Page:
Barry Maden, Nashua resident, received an Apple Watch for Christmas from his wife. Little did they know that this fun tech gift would end up saving Barry's life just days later.

Barry thought his condition was anxiety caused by traveling during the holidays. He never expected that it was something much more serious and probably wouldn't have even known had it not been for his new Apple Watch.

Barry previously suffered from a brain injury and wanted to get the Apple Watch to better monitor his health. "He originally got it because they have a new fall risk app where, if he were to fall and I'm not nearby, the fall sensor will sense that he fell and call 911," said his wife, Tara Maden.

Barrys Apple Watch didn't help him in the way they originally thought it would. The smartwatch alerted Barry that his heartbeat was irregular. "And it said, 'It looks like your heart is in AFIB. You should contact your doctor," Barry said.

According to Mayo Clinic, atrial fibrillation, or AFIB, is an irregular heartbeat and often rapid heart rate that can increase your risk of stroke, heart failure, and other heart-related complications.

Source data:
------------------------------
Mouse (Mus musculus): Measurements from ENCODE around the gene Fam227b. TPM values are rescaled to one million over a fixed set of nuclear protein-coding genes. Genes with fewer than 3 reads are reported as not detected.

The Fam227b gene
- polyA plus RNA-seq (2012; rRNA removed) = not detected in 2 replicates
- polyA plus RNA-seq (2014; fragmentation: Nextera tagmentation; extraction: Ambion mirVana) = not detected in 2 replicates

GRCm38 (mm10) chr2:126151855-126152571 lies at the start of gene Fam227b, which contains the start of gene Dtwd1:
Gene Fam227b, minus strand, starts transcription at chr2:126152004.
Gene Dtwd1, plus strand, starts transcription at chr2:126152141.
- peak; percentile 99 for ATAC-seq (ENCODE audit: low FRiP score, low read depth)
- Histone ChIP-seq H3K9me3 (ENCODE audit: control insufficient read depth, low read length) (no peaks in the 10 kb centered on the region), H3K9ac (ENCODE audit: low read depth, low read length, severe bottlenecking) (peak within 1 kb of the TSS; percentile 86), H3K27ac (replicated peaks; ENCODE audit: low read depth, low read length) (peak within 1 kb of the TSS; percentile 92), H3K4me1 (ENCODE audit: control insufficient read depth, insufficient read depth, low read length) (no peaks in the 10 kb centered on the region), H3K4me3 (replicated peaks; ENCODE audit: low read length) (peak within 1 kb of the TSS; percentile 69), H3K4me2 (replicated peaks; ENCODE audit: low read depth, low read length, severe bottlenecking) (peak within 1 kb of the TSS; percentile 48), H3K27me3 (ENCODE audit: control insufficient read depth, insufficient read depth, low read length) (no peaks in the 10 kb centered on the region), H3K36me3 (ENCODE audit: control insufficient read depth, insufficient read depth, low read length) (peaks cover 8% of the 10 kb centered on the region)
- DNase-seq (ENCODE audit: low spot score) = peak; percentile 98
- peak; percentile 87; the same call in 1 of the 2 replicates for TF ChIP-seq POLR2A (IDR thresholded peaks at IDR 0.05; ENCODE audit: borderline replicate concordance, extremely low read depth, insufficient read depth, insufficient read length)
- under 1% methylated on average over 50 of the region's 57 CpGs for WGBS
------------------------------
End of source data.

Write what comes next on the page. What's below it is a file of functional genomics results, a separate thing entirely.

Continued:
After getting the notification and actually seeing what his heartbeat looked like on his watch, Barry thought it was best to go to the hospital and see a doctor. "When I got to the ER, they did an actual EKG on a cart -- the real deal," he said.

The doctors confirmed what the Apple Watch had detected. Barry was in AFIB. "It would've probably taken me longer had I not had something actually telling me that something's not right," Barry said.

After the EKG, the doctors sedated Barry and basically stopped and restarted his heart. The Madens said that they feel grateful and blessed. "Instead of just being a toy or a tchotchke, I think I'll probably pay closer attention to it," Barry said.

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